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Mournes - Lindsay's Leap, Thomas's MountainDown
Disused quarry at Lindsay's Leap, Thomas's Mountain, Mournes, Co. Down; old face obscured by extensive spoil heap of quarry scree; view from head of old mineral line leading to small harbour below.
Summary Full report
Site Type: Quarry (disused)
Site Status: ASSI
District: Down District Council
Grid Reference: J373291
Rock Age: Tertiary (Eocene)
Rock Name: Granite
Rock Type: Granite, Greisen, Greisenized Granite
Minerals: Fluorite, Stilbite, Topaz
Other interest: Ornamental stone, mineral vein, Intrusion, Open moorland for sheep grazing and hill walking.

Summary of site:

There are many veins of rock intruded into the Mourne Mountains granites but in this abandoned quarry there are unusual green veins of a rock called greisen that actually replaces the granite, in this case the second (G2) of the five in the Mournes.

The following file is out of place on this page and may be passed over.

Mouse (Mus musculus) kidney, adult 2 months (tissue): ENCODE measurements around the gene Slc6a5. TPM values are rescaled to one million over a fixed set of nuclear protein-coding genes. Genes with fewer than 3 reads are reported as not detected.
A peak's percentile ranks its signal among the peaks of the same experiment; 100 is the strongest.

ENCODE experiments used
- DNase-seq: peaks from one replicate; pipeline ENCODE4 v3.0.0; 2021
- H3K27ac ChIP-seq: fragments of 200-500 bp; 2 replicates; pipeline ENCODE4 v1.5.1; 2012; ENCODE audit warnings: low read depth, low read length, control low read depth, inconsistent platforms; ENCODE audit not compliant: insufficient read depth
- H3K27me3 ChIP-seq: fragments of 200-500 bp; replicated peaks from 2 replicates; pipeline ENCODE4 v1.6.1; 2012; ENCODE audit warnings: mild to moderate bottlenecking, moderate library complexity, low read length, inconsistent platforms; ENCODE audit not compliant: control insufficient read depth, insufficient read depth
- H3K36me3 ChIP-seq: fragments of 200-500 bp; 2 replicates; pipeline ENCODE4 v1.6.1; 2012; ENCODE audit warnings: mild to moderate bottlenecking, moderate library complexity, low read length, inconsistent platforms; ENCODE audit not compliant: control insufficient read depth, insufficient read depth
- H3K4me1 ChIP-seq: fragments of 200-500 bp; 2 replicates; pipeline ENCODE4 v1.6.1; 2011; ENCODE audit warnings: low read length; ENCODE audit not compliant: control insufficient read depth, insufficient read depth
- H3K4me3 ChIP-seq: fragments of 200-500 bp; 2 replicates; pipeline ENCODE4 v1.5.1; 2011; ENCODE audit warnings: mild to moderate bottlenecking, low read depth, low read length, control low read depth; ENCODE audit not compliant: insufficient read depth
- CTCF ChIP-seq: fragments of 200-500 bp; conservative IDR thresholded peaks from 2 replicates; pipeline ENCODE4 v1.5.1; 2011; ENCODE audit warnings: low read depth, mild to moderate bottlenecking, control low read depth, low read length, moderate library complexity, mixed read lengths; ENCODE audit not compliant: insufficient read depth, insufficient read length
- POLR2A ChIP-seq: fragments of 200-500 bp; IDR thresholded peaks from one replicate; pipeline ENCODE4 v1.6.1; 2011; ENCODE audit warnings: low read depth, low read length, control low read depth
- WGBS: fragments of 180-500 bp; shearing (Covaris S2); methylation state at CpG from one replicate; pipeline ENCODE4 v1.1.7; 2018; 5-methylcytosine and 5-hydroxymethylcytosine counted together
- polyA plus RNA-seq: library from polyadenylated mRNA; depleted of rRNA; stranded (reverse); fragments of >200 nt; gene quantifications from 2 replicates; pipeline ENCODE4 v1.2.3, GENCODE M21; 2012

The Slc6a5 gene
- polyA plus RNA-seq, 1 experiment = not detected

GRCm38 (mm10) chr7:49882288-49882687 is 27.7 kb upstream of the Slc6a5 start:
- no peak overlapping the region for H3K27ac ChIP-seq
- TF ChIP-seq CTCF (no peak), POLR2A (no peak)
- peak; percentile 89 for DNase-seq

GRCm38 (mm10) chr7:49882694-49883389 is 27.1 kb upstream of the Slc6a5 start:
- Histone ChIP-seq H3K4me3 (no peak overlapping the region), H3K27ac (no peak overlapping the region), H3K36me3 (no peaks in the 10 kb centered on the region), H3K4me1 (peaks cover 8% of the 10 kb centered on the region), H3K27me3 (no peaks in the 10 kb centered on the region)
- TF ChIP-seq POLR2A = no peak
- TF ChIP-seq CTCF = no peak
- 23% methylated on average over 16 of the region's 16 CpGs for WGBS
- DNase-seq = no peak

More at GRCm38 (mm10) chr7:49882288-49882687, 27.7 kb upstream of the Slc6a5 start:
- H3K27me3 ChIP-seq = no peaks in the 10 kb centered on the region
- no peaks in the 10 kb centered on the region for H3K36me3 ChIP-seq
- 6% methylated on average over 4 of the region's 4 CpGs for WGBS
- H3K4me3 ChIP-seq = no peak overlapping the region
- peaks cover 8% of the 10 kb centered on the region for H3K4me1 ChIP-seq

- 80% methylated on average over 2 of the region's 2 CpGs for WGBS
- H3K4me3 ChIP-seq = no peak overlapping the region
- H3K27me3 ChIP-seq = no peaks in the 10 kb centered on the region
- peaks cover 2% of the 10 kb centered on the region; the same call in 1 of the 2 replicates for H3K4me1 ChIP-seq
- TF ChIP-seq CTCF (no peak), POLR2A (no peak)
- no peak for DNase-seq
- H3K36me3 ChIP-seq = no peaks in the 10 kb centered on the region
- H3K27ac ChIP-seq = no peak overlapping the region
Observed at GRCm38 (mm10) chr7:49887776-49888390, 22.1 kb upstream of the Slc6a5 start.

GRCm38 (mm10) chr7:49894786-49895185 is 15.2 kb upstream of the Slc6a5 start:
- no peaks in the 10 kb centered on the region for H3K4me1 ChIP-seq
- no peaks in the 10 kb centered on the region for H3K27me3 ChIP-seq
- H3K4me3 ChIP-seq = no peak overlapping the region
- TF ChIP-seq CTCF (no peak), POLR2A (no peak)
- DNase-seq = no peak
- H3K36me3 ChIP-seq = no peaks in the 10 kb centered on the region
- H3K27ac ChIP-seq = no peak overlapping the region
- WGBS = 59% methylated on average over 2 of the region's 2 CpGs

The veins are up to 8 cm wide with rather diffuse walls and are near vertical or steeply inclined in parallel with the wall of country rock surrounding the granite. Examined with a hand lens they contain fine-grained green mica and grey quartz, often concentrated along the margins and in the very centre of the veins. The mica is often associated with topaz, colourless fluorite and dark green chlorite. Stilbite, a calcium aluminium silicate of a group of minerals called zeolites, has also been found. A 1930s chemical analysis of the mica suggested it was siderophyllite, a rare mineral. In the late stages of cooling of granite magma, hot, chemically active fluids (excluding water) and gases are released and migrate along natural fractures such as joints. They are rich in volatile elements such as fluorine, chlorine, boron and hydrogen and as they migrate they alter the mineralogy of the walls of the veins. The process is called pneumatolysis and it creates rocks called greisens along the altered faces of the veins. At Lindsay's Leap, feldspars and biotite (a mica in the granite) have been replaced by the green mica and topaz. This change displaced calcium, potassium and sodium, some of which can be accounted for in the formation of the zeolite, stilbite, but not all. The alteration of the feldspar in the walls of the veins to kaolin, a clay mineral, was probably the first of a sequence of chemical changes. The biotite mica of the granite was chloritised to fluorite, also at an early stage and the other minerals following later. The quartz present is probably recrystallized original quartz. Although greisens are recorded from many localities in the Mournes, Lindsay's Leap is by far the best example. Vein material is plentiful, particularly in the spoils, making this an ideal teaching locality and, despite its designation, a good site for judicious and sensitive collecting. The quarry is a designated Area of Special Scientific Interest (ASSI) conferring the highest level of protection, although there are no obvious threats.

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